I arrived early to the Christmas Exhibition of DUPA (Dublin University Photography Association) last Friday night as I am passionate about photography and always eager to discover the artistic talents of Trinity students. My earliness can also be partly explained by the fact that one of my friends had read earlier in the day on the event page that “there would be Sheridans Cheesemongers stuff there” and we didn’t want want to miss out.
The GMB pool room was still dimly lit but it took only a few minutes for the DUPA team to swiftly install huge spotlights across the space and to adjust the illumination level to reveal their new collective exhibition; “Light”.
Shots coming from more than twenty different photographers were on display, ensuring an eclectic treatment of the theme, even if some general tendencies could be noticed. That is how, on top of providing the visitors, as any respectable art exhibition organizer would, with a substantial amount of wine and cheese, DUPA offered an interesting aesthetical paradox to reflect upon: why an exhibition about “Light” ends up featuring so many dark pictures?
Indeed, most of the exhibitors have chosen to show black and white pictures and to focus on nocturnal subjects, be it the Front Square post-graduate library, an opened door, Dublin’s Docklands, O’Neills Bar, beach huts or a fruit-and-vegetable truck. As a result, Maeve McCann’s landscapes flooded with natural light and Josh Roxby’s dreamlike portraits stood out as powerfully colourful. Also resorting to colour, Mark Nolan’s rendition of dawn as well as Juliette Emmanuel’s violet and blue flares both successfully capture the bright side of light.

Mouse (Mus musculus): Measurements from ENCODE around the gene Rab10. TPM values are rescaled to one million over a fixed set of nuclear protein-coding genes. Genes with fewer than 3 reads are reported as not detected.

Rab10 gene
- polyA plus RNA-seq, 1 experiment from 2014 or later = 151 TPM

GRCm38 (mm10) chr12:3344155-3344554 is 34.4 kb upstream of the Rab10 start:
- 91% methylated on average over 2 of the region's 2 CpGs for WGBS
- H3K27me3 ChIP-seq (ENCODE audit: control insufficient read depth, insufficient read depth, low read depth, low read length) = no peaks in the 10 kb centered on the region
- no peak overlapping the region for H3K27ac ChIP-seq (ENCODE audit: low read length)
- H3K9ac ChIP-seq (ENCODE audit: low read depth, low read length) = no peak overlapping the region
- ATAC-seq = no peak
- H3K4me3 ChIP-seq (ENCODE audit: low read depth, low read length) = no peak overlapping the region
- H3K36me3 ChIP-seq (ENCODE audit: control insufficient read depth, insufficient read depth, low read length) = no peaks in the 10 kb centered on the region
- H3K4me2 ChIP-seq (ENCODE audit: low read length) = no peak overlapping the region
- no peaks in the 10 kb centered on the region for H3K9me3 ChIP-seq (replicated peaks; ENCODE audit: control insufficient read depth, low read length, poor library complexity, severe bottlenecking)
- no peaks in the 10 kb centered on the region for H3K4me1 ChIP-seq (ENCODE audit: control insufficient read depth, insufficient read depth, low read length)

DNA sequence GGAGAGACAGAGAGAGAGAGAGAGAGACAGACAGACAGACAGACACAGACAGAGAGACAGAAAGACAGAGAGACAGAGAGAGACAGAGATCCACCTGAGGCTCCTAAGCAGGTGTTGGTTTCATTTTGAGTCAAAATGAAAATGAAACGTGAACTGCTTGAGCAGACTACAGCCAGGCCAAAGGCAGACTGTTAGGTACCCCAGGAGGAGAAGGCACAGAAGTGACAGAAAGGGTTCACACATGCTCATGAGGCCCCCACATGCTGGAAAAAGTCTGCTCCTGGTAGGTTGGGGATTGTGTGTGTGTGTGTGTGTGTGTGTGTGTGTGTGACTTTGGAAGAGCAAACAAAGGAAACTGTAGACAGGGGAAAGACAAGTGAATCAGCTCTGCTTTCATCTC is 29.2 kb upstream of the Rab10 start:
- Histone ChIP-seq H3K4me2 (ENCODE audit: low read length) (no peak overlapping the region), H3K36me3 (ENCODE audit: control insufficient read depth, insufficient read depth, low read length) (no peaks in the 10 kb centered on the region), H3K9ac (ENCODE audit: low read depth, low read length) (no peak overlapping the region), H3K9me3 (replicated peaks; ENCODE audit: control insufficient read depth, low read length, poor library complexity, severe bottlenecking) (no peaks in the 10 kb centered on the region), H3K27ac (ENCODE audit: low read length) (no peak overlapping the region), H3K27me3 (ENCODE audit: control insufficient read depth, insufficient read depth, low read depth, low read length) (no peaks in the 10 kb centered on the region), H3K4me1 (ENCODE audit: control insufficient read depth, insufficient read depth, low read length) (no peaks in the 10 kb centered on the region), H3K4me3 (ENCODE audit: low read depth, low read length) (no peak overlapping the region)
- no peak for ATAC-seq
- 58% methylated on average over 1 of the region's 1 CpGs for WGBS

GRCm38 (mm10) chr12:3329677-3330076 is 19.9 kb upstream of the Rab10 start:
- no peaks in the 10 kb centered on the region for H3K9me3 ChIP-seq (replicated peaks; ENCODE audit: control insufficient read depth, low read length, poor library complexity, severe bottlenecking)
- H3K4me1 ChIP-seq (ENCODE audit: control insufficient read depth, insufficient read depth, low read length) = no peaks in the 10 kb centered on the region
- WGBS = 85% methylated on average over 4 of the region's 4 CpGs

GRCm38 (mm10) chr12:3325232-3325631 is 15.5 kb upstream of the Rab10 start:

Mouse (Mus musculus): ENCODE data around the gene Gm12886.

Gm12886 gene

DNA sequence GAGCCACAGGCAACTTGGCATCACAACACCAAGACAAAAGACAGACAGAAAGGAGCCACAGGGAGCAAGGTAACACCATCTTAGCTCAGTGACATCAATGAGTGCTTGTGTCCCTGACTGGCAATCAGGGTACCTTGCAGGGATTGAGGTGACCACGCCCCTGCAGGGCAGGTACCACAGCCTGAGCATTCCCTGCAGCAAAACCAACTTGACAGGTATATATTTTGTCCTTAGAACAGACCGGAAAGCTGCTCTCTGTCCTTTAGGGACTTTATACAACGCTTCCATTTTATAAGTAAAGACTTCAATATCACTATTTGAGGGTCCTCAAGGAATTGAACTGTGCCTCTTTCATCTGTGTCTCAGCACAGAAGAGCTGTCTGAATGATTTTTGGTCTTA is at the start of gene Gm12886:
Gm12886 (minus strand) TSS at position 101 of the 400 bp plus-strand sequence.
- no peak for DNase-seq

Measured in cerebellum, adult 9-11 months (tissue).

The rest of the material displayed was conversely built upon the idea that light is never as interesting to immortalize as in contrast with shadow and darkness. It ranges from almost-abstract compositions (Iarla Scaife, Elisabeth Sitte) to impressive photographs picturing fire in the night (Darragh Stewart, Gaya Ilan).
All these darker snaps demonstrated high photographic skills since capturing light in a dimly lit environment is one of technical challenges frequently encountered by photographs. Such dexterity might be partially accounted for by the workshops DUPA weekly offered this term concerning exposure, light-painting and night-time photography.
Ultimately, the exhibition showed that every photographic technique was able to strikingly capture light, since both Jingjing Mei and Ernest Thiesmeier succeeded in revealing the beauty of everyday light touching the corner of a room, the former in an austere black and white, the latter usingwarm and light colours. I arrived early, I left early but the night seemed well underway, with new visitors regularly arriving, ready to happily engage with a diversity of pictures while listening to chill music.